Today I’m teaching on-call, and just finished up a morning lesson reviewing multiplying three-digit by two-digit numbers with some grade 6’s.

This was a weird experience. I’ll be seeing a lot of grade 6’s this year, as I got a three-days-a-week contract teaching digital media arts to grade 6’s and 7’s. However I’ve rarely taught math for kids this young, and never done a straight-up arithmetic lesson with them. It raises all kinds of questions for me.

My plan was to review the answers for a handful of questions, and then assign the rest of them. But I didn’t spot an answer key anywhere so I started working them out on the Smartboard. I had also glanced at the textbook and seen that the notes on the previous page found there mention multiple methods of solving – an area model, a long-form method of breaking apart hundreds, tens, and ones and pairing them up separately, and then usual “short” method of multiplying by hand.

So, I mention to the kids that there’s more than one way to do it, but I’ll start by reviewing the way I usually do it (the “usual”). We get one question in, and a kid offers to show us a method his teacher last year showed him for 2-digit-by-2-digit multiplication. He draws a box that breaks apart tens and ones for each number and pairs them up to multiply in a grid.

(Drawing with a trackpad here, sorry.)

So at this point I am nerding out and rather happy about this! The kid only sees this as something that works with numbers under 100, though. On a later question, I drew out a 3-by-2 grid and suggested they could see if it works for these numbers too. I think I heard some out-loud “aha!” moments there, woo yay.

However, only kids who’d seen this last year seemed to be following, and afterwards I had a number of them asking me what to do when a textbook question wanted them to describe why they picked a particular method. “I’ve only been taught one way to do it.”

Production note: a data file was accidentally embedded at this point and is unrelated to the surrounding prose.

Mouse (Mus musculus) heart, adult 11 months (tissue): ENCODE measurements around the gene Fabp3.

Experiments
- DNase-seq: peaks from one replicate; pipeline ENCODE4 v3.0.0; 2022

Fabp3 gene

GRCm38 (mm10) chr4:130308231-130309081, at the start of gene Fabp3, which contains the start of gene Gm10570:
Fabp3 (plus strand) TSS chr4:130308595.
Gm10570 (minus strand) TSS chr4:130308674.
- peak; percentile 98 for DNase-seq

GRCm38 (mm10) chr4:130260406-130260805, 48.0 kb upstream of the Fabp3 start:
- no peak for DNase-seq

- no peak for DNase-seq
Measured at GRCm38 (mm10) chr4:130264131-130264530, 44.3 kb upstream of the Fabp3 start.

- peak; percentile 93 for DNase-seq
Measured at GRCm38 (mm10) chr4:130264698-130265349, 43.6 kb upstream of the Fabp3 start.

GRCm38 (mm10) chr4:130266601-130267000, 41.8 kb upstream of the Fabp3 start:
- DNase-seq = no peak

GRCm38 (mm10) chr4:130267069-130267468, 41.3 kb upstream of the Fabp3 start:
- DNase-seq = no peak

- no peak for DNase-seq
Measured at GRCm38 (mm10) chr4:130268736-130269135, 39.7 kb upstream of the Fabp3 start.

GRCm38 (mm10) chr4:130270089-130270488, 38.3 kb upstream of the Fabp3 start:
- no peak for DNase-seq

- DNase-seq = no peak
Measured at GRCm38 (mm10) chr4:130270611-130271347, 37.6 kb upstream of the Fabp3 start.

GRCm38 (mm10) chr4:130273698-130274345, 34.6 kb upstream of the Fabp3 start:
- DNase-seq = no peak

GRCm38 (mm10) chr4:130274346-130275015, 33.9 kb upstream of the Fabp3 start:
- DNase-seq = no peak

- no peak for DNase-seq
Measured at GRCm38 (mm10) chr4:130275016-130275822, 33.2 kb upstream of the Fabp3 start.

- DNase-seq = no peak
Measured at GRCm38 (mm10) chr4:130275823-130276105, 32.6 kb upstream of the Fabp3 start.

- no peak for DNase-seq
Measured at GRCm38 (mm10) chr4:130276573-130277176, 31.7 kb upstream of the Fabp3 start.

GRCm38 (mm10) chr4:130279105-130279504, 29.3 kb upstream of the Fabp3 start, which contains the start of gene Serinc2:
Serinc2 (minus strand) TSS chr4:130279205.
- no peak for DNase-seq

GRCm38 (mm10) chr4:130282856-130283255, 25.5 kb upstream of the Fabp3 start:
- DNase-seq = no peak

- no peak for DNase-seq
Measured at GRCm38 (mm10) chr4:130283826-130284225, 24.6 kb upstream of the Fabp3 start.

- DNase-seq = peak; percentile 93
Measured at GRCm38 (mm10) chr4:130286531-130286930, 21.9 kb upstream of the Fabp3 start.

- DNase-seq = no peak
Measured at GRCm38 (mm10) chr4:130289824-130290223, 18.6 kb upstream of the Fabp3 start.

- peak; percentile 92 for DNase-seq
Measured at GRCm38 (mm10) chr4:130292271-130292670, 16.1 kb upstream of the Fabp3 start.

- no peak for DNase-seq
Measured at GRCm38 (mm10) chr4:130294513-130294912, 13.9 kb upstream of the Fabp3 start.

On top of this, I also simply stumbled with writing out too many of these problems myself and spending a bit too much time on it. Add a laggy SmartBoard to the mix and it quickly became a distraction. I finally pulled out my iPod calculator to quickly give them the last few solutions.

So, why? What do we get by having kids sit for half an hour working on these problems quietly, without exploring what the numbers mean or other ways of seeing it? Part of me wants to believe that this is a useful skill, that at some odd points in my life I need to work out a few calculations by hand. But honestly, I rarely if ever am without a calculator now.

Without the extra layer of meaning in seeing the problem multiple ways, I don’t know what the value is to it. But the number of problems, while not overwhelming, was still enough that you’d be hard-pressed to make time for having kids work things out more than one way. (You obviously could cut questions to make time – but not all teachers are comfortable with that.)

Is this going to shift for the better? We already have these changes mandated in the curriculum. But how many people are okay with this? How many generalists (because everyone at this level is, to some extent, a generalist here) have the experience to be able to go beyond what they were taught when they were kids? (Frankly if there were shifts in teaching Social Studies over the last twenty years I’d have no idea what they are.)

I’m glad I had the chance to stumble through that lesson. I’ve got no idea how to wrap this post up coherently though as it, like me right now, is kind of a jumble of questions, hopes, and concerns.